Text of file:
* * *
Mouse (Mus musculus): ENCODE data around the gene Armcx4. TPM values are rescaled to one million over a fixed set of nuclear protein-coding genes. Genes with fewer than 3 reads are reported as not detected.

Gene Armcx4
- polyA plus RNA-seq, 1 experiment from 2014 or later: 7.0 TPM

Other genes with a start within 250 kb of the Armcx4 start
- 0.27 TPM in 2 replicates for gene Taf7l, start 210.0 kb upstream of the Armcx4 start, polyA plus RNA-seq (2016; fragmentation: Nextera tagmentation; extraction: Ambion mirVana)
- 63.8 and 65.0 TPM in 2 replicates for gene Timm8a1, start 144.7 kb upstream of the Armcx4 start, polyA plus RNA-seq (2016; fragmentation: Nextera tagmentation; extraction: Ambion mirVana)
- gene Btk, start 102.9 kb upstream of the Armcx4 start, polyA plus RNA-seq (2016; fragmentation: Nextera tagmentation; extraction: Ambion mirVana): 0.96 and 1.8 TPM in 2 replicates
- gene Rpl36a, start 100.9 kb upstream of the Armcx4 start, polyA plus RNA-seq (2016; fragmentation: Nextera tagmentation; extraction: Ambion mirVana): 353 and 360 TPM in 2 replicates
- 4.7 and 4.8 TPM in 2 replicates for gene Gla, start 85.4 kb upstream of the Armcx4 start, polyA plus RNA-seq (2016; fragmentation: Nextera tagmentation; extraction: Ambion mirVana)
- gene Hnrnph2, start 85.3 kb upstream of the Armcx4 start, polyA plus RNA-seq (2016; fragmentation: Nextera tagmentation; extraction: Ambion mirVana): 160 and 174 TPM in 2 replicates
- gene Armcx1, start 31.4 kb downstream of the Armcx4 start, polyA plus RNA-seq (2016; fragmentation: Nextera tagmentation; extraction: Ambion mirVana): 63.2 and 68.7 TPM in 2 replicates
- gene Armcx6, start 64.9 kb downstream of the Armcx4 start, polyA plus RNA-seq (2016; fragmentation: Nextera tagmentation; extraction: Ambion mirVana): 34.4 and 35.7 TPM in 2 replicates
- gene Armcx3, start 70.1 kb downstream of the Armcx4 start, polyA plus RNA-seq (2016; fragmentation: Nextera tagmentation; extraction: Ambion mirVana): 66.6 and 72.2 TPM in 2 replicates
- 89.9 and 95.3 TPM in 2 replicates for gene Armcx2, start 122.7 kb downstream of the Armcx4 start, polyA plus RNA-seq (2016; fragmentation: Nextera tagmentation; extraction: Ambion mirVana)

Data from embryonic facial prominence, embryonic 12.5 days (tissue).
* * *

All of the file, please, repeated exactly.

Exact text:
Mouse (Mus musculus): ENCODE data around the gene Armcx4. TPM values are rescaled to one million over a fixed set of nuclear protein-coding genes. Genes with fewer than 3 reads are reported as not detected.

Gene Armcx4
- polyA plus RNA-seq, 1 experiment from 2014 or later: 7.0 TPM

Other genes with a start within 250 kb of the Armcx4 start
- 0.27 TPM in 2 replicates for gene Taf7l, start 210.0 kb upstream of the Armcx4 start, polyA plus RNA-seq (2016; fragmentation: Nextera tagmentation; extraction: Ambion mirVana)
- 63.8 and 65.0 TPM in 2 replicates for gene Timm8a1, start 144.7 kb upstream of the Armcx4 start, polyA plus RNA-seq (2016; fragmentation: Nextera tagmentation; extraction: Ambion mirVana)
- gene Btk, start 102.9 kb upstream of the Armcx4 start, polyA plus RNA-seq (2016; fragmentation: Nextera tagmentation; extraction: Ambion mirVana): 0.96 and 1.8 TPM in 2 replicates
- gene Rpl36a, start 100.9 kb upstream of the Armcx4 start, polyA plus RNA-seq (2016; fragmentation: Nextera tagmentation; extraction: Ambion mirVana): 353 and 360 TPM in 2 replicates
- 4.7 and 4.8 TPM in 2 replicates for gene Gla, start 85.4 kb upstream of the Armcx4 start, polyA plus RNA-seq (2016; fragmentation: Nextera tagmentation; extraction: Ambion mirVana)
- gene Hnrnph2, start 85.3 kb upstream of the Armcx4 start, polyA plus RNA-seq (2016; fragmentation: Nextera tagmentation; extraction: Ambion mirVana): 160 and 174 TPM in 2 replicates
- gene Armcx1, start 31.4 kb downstream of the Armcx4 start, polyA plus RNA-seq (2016; fragmentation: Nextera tagmentation; extraction: Ambion mirVana): 63.2 and 68.7 TPM in 2 replicates
- gene Armcx6, start 64.9 kb downstream of the Armcx4 start, polyA plus RNA-seq (2016; fragmentation: Nextera tagmentation; extraction: Ambion mirVana): 34.4 and 35.7 TPM in 2 replicates
- gene Armcx3, start 70.1 kb downstream of the Armcx4 start, polyA plus RNA-seq (2016; fragmentation: Nextera tagmentation; extraction: Ambion mirVana): 66.6 and 72.2 TPM in 2 replicates
- 89.9 and 95.3 TPM in 2 replicates for gene Armcx2, start 122.7 kb downstream of the Armcx4 start, polyA plus RNA-seq (2016; fragmentation: Nextera tagmentation; extraction: Ambion mirVana)

Data from embryonic facial prominence, embryonic 12.5 days (tissue).